When fans at Manchester, Tennessee's massive musicfest Bonnaroo headed to This Tent at midnight on Saturday for the Roots' "Superjam," they naturally expected to see some special guests. But they didn't know just how special, until the band's drummer ?uestlove announced, "I've been waiting 12 years to say this. Ladies and gentlemen...D'ANGELO!" And out strutted the legendary, reclusive neo-soulman, confirming the day's ongoing Twitter rumors and making his first U.S. stage appearance in more than a decade.
D'Angelo, aka Michael Eugene Archer--perhaps as famous for flaunting his fabulously chiseled naked torso in that music video for "Untitled" as he is for last album, 2000's landmark Voodoo--looked in fine form, rocking a black tank top, short dreadlocks, and a quiet smile. (In a shocking police mugshot from 2010, when he was arrested for propositioning an undercover cop, he'd appeared bloated and unrecognizable.) And more importantly, D'Angelo sounded spectacular. He didn't perform any new tunes from his long-awaited (and long-delayed) third album, but as he shifted between keys and guitar, he and a nine-piece band featuring bass legend Pino Palladino and the Time's Jesse Johnson treated stunned spectators to an epic set of classic funk and rock--including Jimi Hendrix's "Have You Ever Been To Electric Ladyland" and "Power Of Soul," Funkadelic's "Funky Dollar Bill," and "Hit It And Quit It," Sly & The Family Stone's "Babies Makin' Babies," the Beatles' "She Came In Through The Bathroom Window," Led Zeppelin's "What Is And What Should Never Be," and the Time's "My Summertime Thang." Fans in This Tent were practically openly weeping, almost not believing what they were witnessing, as this most super of Superjams went on for an amazing 75 minutes.
The notoriously shy 38-year-old singer, who has only conducted one interview (with GQ) since 2000 and has battled the law, drugs, and his record label over the years, didn't engage in much stage banter, other than quite rhetorically asking, "Do y'all want us to go home yet?"--a silly question that of course was met with an audience unison chant of "NOOOOOOOOOOO!" Eventually D'Angelo and friends called it a night, with ?uestlove proudly telling the crowd: "You were here! You saw it!" But D'Angelo will return to the U.S. concert scene next month for New Orleans' Essence Music Festival, and supposedly he'll be releasing that postponed third album before the year's end. Judging from the reaction that his comeback received at Bonnaroo, there are a lot of people who are waiting to buy that album and are happy to see him finally return.
The other legacy artist making a big impression at Bonnaroo on Saturday was Alice Cooper, whose midnight set in That Tent was the very antithesis of Bonnaroo's peace-and-love hippie vibe, but was one of the most wildly enthusiastically received gigs of the day. Over the course of his nearly two-hour rock 'n' roll revue, the original shock-rocker dressed like a giant multi-tentacled spider (for "Black Widow," of course); shot sparks of fire out of his fingertips; cuddled with a live snake; danced with a blonde blow-up doll (during "Only Women Bleed") and a 10-foot-tall monster (for "Feed My Frankenstein"); stuck his head in a guillotine; impaled a TMZ-style paparazzo on his fencing sword; and performed the topical and bizarrely ahead-of-its-time "I'll Bite Your Face Off." And he did this all while accompanied by guitar virtuoso Orianthi. Let's see some jam band like Phish pull off a rawk extravaganza like that!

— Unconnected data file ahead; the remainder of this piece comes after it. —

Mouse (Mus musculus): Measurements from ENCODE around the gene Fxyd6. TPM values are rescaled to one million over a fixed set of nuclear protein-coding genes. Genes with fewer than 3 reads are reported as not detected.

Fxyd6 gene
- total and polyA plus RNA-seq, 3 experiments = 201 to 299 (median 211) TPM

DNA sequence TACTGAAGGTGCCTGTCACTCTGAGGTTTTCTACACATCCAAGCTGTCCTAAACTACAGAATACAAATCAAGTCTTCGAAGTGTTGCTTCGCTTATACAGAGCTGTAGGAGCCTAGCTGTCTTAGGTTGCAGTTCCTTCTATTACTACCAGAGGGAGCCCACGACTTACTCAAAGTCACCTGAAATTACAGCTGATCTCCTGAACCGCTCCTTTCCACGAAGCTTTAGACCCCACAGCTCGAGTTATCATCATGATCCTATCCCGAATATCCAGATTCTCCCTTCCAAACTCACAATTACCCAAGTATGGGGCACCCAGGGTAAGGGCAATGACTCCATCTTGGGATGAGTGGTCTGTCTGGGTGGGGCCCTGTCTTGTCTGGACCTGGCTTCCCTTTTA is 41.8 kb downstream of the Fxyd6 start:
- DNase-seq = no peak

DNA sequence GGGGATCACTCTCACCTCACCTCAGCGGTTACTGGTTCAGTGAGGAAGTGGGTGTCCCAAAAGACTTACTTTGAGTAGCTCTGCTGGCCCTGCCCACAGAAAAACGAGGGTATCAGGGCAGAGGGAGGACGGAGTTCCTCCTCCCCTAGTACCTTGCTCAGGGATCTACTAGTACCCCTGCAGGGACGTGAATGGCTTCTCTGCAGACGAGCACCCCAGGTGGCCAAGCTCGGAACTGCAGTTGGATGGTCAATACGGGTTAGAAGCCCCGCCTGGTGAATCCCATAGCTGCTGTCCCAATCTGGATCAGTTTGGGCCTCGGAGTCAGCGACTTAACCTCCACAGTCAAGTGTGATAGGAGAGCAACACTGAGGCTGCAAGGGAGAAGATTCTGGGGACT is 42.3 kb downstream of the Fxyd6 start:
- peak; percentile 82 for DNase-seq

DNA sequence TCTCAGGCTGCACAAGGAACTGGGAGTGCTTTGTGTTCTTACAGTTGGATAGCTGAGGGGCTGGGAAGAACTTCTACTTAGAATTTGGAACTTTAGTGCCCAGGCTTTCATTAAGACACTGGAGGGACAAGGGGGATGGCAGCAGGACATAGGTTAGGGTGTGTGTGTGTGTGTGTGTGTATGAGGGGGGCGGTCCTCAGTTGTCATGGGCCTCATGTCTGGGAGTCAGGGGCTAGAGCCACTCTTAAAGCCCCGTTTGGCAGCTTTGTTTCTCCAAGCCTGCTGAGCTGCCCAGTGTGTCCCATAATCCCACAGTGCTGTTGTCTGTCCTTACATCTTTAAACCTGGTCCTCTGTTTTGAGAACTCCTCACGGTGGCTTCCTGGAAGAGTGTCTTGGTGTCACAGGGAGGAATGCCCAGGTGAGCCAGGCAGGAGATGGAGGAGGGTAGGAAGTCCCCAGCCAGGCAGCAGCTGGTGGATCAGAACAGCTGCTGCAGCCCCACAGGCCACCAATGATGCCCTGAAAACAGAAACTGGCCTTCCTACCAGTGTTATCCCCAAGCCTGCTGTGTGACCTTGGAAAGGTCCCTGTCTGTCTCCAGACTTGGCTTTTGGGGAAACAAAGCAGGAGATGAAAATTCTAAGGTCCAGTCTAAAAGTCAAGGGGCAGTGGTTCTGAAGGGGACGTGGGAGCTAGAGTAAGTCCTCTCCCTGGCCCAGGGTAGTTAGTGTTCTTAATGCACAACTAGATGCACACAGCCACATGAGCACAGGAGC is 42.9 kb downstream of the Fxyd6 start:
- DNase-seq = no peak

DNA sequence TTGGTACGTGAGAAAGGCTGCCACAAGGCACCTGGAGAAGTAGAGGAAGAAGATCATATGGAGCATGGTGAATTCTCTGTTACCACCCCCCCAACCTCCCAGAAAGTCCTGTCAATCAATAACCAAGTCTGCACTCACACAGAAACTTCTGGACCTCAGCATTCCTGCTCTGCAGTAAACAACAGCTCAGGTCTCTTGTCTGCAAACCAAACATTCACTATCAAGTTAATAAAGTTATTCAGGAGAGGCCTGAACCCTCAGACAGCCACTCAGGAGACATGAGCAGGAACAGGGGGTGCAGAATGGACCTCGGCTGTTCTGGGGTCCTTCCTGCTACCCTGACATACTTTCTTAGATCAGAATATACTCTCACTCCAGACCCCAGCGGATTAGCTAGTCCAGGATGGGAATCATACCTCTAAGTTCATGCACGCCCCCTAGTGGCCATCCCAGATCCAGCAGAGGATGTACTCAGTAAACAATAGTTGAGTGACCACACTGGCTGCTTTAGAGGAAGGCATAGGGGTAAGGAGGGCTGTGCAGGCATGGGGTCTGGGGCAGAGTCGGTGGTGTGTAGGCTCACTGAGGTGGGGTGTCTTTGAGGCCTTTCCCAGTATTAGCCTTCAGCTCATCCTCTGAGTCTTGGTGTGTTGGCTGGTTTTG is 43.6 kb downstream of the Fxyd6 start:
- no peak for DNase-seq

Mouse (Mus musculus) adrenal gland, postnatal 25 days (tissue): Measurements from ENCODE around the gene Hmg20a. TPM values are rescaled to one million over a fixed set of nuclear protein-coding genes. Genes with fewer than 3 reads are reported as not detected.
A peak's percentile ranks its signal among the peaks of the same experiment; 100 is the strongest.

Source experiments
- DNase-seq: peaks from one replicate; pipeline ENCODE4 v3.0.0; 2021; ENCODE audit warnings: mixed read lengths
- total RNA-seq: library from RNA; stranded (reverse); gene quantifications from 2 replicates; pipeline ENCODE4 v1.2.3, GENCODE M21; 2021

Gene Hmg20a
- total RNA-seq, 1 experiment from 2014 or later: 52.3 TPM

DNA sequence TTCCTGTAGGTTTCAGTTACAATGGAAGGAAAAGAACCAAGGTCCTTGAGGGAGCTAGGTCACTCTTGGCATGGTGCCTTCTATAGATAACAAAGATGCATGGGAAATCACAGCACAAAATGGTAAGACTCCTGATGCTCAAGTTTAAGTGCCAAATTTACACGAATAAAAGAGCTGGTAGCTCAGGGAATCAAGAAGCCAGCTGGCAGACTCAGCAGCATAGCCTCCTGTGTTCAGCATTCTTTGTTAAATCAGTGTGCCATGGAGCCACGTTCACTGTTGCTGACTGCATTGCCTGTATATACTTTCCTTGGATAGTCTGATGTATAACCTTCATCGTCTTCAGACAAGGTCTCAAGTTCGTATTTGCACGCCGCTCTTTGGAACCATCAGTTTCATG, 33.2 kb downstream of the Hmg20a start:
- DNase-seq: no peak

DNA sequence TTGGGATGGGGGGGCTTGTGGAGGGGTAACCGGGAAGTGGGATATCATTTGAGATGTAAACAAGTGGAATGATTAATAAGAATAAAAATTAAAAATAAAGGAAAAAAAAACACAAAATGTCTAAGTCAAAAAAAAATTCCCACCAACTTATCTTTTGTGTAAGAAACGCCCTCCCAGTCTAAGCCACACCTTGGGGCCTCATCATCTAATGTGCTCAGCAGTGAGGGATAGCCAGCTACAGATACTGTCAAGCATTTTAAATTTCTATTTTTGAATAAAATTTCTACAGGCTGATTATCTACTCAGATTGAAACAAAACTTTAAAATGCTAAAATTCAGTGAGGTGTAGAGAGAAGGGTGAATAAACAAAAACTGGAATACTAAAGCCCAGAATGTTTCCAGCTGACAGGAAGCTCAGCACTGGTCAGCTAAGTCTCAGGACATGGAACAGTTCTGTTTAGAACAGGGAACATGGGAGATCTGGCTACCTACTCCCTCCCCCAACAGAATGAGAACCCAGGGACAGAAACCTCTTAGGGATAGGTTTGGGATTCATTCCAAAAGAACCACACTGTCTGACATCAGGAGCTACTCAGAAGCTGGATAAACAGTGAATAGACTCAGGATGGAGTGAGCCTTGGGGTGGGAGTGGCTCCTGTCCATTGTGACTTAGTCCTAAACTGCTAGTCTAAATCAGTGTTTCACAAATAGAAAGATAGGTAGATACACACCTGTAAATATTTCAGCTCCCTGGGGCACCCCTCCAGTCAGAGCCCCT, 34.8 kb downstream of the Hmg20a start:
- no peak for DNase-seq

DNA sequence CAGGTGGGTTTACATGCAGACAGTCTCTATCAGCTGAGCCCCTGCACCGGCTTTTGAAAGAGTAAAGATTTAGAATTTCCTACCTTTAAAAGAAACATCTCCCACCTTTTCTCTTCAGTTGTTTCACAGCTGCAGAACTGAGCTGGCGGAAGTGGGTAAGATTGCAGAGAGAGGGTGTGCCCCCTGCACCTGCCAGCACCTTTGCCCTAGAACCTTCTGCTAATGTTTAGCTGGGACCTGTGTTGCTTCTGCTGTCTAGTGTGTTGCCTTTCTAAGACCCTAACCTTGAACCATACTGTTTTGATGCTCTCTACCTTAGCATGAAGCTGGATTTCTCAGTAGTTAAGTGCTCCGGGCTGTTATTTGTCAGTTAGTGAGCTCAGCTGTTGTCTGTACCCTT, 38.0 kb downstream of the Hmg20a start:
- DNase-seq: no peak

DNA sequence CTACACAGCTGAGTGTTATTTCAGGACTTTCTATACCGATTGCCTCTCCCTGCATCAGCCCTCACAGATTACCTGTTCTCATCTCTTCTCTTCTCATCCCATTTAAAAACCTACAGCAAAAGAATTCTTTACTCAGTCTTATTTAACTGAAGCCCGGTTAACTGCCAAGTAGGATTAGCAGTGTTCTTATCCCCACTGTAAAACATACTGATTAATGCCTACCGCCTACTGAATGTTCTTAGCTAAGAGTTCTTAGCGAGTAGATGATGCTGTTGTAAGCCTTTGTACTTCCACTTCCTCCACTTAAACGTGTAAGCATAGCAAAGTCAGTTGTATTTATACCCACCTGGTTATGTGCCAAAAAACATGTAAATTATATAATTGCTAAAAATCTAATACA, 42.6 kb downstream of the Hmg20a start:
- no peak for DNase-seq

After a show-closing "School's Out"/"Another Brick In The Wall" medley, Alice encored with "Elected," during which he wore a sequined Uncle Sam top hat and had masked Obama and Romney impersonators brawl onstage. (Alice Cooper for President--that's my official election 2012 endorsement now.) And this was followed by a surprise cover of Lady Gaga's "Born This Way"! Long before Gaga was wearing meat dresses, hatching from space-eggs, and hanging from VMA chandeliers dripping with blood, there was Alice, so it made sense for him to cover this outsider anthem, accompanied by another towering monster onstage--this one actually dressed as Gaga, draped in yellow CAUTION tape. Truly, no one was ever born as freaky as Alice Cooper was, 64 years ago.
The earlier shows of the day weren't quite as newsworthy, but there was plenty of good music to be had at Bonnaroo on Saturday. The afternoon began on the main What Stage with Australian dream-pop combo the Temper Trap, whose underrated frontman Dougie Mandagi's choirboy vocals almost seemed unreal, they reached such Justin Hawkins/Mika/Matt Bellamy-esque octave levels. The band treated the early-bird crowd to tunes from their just-released sophomore album (their first LP since 2009), with Dougie sheepishly--but, judging from the audience reaction, probably unnecessarily--saying, "We hope you eventually like them."